Technologies that are being used in the development of individual vaccines for coronavirus will give impetus to new ways to combat other complex diseases that humanity is struggling with, such as cancer, AIDS or cardiovascular disease.
The use of messenger RNA by Moderna, as well as by the Pfizer-BioNTech tandem, has shown that the introduction of the coronavirus protein into human cells can stimulate the development of a protective reaction in the body, Bloomberg writes.
Already, individual pharmaceutical companies are working to use this technology to create vaccines for influenza, drugs for the treatment of heart failure, cytomegalovirus, and HIV.
The agency notes that previously, mRNA technology has never been used by drug developers outside of clinical trials and the coronavirus pandemic has become the impetus for its wider application.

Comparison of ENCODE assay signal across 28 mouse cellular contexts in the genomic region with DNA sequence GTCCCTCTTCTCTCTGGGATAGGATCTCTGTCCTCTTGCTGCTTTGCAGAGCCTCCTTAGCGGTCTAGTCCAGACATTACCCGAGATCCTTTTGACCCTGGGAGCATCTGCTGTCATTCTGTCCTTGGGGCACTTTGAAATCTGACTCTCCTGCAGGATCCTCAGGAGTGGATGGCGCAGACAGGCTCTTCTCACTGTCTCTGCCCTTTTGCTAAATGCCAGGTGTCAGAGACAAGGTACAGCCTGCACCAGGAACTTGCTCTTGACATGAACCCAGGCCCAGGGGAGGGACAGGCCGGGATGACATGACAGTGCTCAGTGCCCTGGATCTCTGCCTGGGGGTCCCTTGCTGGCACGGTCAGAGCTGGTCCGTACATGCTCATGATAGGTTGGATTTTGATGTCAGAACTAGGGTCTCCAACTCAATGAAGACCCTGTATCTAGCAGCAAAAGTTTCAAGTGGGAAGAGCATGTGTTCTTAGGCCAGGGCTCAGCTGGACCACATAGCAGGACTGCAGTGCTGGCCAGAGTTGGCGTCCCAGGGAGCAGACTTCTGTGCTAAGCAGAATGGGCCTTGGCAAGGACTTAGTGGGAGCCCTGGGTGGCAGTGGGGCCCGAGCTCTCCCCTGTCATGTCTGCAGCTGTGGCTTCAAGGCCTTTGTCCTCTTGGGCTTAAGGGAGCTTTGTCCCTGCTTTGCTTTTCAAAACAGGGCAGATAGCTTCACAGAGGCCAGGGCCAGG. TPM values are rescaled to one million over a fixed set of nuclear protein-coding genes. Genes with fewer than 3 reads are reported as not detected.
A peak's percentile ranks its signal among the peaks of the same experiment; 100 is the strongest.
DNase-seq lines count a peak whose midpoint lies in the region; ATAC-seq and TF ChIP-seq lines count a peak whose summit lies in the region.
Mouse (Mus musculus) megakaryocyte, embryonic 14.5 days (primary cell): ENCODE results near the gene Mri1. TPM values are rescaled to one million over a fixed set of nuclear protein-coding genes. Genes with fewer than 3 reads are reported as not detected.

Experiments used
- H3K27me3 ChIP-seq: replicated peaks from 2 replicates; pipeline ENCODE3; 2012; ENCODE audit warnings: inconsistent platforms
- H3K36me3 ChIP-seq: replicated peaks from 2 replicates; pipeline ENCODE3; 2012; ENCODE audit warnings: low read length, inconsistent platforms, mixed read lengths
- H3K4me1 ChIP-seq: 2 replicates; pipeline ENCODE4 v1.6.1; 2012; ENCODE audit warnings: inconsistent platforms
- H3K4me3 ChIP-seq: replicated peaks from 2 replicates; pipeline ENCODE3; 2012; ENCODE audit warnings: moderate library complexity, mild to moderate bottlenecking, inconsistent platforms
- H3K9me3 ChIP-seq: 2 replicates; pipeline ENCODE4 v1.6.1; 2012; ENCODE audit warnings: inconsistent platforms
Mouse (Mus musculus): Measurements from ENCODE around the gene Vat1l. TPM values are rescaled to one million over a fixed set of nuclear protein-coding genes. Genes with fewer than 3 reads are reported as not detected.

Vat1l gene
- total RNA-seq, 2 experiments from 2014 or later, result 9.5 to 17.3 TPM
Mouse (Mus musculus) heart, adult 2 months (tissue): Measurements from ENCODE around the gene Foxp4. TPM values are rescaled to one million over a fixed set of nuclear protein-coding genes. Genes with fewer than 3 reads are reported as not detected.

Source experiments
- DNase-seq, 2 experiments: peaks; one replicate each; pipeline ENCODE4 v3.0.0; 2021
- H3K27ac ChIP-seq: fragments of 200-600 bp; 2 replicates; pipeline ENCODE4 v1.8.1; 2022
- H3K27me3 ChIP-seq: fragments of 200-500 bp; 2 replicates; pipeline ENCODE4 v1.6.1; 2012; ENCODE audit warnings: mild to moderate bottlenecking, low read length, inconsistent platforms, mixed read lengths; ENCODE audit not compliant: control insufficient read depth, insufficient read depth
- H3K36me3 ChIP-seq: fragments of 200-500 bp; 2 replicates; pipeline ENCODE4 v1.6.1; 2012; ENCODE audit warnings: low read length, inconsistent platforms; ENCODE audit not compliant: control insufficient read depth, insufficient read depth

We are entering the era of mRNA therapy. There will be more investments and more resources in this direction, says former Harvard biologist and Modern shareholder Derrick Rossi.
In his opinion, in 10–20 years, most vaccines will be based on mRNA technology.
One of the founders of the German BioNTech Ugur Sakhin agrees with him, who believes that in the coming years there will be the first drugs for cancer using this technology. According to him, a number of manufacturers have already started working on such drugs.
However, experts say, before looking into the future, it is necessary to reliably make sure that vaccines against COVID-19 will indeed be effective.
Earlier NEWS.ru wrote that the EU regulator will make a decision on the admission of the Pfizer-BioNTech vaccine to the European market no later than December 27.